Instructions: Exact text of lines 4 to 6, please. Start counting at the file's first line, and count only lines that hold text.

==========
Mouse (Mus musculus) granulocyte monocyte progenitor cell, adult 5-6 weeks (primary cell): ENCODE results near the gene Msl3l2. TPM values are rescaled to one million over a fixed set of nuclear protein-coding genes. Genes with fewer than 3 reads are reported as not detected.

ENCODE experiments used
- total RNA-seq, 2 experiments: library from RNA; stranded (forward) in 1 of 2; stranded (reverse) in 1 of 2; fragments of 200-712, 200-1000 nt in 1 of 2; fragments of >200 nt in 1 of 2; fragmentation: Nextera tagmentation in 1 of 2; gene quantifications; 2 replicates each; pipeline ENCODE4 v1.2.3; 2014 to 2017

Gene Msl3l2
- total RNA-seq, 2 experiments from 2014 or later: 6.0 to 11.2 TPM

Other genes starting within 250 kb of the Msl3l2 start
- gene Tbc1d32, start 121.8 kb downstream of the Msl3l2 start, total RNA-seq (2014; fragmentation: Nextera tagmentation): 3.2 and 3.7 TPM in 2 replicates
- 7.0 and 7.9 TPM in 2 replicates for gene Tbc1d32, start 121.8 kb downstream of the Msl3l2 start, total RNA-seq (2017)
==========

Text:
Gene Msl3l2
- total RNA-seq, 2 experiments from 2014 or later: 6.0 to 11.2 TPM

Other genes starting within 250 kb of the Msl3l2 start